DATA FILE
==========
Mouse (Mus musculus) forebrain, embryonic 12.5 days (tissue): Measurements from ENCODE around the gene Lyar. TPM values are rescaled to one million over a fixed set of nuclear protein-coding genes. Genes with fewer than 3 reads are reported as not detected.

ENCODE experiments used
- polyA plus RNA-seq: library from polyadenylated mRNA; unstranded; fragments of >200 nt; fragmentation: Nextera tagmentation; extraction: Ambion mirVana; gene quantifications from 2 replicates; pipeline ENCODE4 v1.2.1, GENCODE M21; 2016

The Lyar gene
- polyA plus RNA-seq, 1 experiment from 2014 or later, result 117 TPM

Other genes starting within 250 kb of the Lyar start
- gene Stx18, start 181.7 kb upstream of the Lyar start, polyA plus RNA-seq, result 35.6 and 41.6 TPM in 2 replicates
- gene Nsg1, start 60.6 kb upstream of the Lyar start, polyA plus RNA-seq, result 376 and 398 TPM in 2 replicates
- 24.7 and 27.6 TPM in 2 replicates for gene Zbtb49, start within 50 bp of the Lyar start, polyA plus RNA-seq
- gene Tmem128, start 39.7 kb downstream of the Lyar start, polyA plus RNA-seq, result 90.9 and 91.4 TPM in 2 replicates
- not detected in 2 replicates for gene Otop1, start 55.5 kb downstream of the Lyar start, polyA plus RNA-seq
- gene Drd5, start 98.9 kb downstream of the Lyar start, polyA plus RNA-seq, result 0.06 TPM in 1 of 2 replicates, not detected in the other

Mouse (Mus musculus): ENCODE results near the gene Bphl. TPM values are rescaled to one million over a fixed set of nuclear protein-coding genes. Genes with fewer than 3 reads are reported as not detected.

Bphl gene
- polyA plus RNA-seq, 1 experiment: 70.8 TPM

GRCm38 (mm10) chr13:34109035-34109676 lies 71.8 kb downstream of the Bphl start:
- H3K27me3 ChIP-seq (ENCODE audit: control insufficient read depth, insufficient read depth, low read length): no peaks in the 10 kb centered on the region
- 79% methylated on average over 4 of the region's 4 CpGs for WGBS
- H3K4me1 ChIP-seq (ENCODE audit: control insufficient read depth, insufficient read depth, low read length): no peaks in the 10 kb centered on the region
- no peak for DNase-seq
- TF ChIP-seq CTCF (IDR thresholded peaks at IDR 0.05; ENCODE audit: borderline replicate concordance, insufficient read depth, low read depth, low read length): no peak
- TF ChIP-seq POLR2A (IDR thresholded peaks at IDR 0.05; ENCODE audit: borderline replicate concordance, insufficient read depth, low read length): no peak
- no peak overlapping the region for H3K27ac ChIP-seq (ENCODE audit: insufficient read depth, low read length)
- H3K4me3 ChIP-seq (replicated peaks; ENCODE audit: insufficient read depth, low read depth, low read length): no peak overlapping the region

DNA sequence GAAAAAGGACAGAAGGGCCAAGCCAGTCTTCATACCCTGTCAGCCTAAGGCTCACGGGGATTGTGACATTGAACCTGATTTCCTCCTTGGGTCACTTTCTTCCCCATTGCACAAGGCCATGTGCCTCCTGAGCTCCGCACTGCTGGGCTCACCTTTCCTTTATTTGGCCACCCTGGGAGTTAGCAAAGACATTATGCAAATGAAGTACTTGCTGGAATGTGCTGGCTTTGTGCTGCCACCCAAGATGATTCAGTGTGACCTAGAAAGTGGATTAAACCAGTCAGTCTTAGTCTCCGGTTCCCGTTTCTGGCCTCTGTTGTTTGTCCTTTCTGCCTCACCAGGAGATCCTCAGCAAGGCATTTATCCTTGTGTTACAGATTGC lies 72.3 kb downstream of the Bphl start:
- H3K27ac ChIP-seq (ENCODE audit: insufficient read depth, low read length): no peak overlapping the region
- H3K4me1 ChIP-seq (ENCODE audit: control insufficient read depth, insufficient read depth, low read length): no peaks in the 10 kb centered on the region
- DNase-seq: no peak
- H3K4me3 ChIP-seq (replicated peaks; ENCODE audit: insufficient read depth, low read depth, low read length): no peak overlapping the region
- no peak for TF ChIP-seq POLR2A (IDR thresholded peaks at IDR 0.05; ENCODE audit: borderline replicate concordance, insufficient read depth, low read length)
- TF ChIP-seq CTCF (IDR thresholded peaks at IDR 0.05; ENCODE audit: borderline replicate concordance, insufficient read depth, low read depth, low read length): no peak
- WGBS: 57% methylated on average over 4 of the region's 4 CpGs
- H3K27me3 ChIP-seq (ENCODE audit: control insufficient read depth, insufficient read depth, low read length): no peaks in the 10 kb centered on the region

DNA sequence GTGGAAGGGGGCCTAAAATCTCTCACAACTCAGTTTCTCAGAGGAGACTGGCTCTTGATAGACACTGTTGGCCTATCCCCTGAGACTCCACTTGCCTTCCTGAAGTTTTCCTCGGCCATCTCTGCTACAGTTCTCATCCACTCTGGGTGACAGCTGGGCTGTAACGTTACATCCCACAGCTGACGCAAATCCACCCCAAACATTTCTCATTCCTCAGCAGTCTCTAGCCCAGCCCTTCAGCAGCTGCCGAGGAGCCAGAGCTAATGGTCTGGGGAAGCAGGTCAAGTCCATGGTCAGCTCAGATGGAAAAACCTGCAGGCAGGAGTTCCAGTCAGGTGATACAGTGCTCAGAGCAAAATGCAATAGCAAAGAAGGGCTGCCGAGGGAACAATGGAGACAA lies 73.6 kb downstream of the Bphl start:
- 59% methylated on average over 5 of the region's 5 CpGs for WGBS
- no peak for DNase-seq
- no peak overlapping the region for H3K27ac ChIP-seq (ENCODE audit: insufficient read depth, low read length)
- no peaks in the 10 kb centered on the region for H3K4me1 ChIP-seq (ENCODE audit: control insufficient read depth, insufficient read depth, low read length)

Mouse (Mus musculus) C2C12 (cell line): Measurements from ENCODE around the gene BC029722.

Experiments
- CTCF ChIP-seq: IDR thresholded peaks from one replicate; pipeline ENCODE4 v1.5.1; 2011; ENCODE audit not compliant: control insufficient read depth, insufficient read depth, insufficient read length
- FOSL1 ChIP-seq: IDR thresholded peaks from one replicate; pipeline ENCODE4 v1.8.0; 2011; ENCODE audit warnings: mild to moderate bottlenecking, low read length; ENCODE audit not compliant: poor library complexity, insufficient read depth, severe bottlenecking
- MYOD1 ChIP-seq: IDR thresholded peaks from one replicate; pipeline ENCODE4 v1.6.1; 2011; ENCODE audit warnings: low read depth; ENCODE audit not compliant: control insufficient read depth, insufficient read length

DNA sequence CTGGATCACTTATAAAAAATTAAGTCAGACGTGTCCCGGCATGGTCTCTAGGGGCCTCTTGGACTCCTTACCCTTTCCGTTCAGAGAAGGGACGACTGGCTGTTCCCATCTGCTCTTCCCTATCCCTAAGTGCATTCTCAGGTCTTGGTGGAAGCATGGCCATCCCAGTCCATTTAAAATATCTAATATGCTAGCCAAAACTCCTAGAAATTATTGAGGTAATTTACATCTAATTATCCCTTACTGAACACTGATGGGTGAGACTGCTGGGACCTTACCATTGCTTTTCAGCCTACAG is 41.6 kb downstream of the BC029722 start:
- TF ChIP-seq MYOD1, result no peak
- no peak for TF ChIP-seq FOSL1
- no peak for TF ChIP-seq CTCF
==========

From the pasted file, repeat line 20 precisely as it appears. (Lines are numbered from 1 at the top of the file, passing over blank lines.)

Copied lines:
- no peak for DNase-seq